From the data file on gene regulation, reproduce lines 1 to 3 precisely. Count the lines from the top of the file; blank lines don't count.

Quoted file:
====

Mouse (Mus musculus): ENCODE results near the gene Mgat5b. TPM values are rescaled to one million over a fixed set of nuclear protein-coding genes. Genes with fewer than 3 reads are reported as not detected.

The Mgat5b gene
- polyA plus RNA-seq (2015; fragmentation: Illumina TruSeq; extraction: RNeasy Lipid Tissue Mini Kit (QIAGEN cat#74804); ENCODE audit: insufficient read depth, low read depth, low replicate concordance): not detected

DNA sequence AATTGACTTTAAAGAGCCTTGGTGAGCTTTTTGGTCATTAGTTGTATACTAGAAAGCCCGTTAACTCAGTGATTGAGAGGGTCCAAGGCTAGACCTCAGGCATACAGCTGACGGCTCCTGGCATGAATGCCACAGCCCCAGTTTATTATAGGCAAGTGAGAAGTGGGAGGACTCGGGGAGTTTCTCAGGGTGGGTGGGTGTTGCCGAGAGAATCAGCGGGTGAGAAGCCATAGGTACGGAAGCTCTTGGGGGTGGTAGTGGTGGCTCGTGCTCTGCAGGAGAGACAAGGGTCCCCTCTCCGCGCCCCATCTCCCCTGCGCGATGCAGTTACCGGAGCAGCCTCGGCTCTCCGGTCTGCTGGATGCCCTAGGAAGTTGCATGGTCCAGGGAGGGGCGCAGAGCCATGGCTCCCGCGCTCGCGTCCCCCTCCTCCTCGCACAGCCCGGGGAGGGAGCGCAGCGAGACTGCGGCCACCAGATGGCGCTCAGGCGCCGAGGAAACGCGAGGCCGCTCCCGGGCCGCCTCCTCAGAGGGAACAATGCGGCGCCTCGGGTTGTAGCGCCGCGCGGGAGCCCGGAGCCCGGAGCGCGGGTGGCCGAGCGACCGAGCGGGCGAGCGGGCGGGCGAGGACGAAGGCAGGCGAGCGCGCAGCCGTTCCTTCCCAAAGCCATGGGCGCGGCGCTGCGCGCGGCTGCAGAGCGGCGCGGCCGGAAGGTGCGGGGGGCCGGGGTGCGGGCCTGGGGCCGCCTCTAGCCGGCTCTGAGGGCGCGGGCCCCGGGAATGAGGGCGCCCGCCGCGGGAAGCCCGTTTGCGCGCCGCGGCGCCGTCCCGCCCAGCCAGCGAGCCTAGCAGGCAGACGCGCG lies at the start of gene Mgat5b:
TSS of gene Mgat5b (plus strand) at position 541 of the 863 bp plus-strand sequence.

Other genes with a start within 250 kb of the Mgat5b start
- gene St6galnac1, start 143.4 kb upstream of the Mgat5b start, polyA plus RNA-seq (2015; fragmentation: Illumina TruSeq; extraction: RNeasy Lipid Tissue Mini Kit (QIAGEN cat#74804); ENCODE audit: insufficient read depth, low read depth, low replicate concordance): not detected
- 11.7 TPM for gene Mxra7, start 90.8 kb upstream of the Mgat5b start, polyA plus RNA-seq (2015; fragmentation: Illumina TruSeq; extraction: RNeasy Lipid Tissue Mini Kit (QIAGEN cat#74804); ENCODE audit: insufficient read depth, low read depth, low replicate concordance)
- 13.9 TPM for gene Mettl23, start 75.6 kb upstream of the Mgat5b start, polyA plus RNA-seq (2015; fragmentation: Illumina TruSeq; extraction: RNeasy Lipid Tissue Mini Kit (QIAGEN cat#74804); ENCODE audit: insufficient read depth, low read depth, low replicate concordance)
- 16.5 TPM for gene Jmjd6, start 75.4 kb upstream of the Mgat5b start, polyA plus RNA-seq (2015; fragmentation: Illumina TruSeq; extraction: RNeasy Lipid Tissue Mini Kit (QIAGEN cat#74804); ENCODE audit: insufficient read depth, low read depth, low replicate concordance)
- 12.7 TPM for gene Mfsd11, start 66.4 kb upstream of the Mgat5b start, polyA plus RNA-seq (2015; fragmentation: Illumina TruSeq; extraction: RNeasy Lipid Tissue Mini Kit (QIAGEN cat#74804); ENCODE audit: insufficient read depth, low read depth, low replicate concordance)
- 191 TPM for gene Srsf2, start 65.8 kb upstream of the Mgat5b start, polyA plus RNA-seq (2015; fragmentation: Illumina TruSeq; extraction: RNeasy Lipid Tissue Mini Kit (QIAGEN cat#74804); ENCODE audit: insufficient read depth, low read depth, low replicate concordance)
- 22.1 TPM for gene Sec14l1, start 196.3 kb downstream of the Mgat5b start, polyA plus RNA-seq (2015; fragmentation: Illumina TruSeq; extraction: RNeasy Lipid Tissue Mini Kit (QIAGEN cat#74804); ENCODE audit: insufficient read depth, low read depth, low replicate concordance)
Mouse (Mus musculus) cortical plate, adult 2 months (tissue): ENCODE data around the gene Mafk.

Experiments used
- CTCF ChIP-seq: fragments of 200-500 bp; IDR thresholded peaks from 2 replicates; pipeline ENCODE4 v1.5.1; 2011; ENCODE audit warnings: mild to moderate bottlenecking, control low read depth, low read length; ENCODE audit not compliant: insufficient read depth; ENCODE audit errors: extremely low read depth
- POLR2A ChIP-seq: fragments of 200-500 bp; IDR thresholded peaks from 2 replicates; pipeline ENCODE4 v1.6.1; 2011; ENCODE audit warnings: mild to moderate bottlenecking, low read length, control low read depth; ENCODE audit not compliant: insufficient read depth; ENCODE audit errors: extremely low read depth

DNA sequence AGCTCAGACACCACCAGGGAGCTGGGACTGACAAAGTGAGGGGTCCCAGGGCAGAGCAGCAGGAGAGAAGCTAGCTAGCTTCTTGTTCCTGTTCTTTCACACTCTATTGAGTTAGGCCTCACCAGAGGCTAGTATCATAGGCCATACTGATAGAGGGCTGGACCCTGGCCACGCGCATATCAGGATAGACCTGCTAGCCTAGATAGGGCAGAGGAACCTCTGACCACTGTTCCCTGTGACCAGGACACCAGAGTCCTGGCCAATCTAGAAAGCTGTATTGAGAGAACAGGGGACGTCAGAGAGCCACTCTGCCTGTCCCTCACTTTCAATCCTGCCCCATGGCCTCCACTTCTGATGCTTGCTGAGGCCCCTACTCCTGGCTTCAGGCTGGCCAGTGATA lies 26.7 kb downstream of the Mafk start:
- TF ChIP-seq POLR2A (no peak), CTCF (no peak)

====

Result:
Mouse (Mus musculus): ENCODE results near the gene Mgat5b. TPM values are rescaled to one million over a fixed set of nuclear protein-coding genes. Genes with fewer than 3 reads are reported as not detected.

The Mgat5b gene
- polyA plus RNA-seq (2015; fragmentation: Illumina TruSeq; extraction: RNeasy Lipid Tissue Mini Kit (QIAGEN cat#74804); ENCODE audit: insufficient read depth, low read depth, low replicate concordance): not detected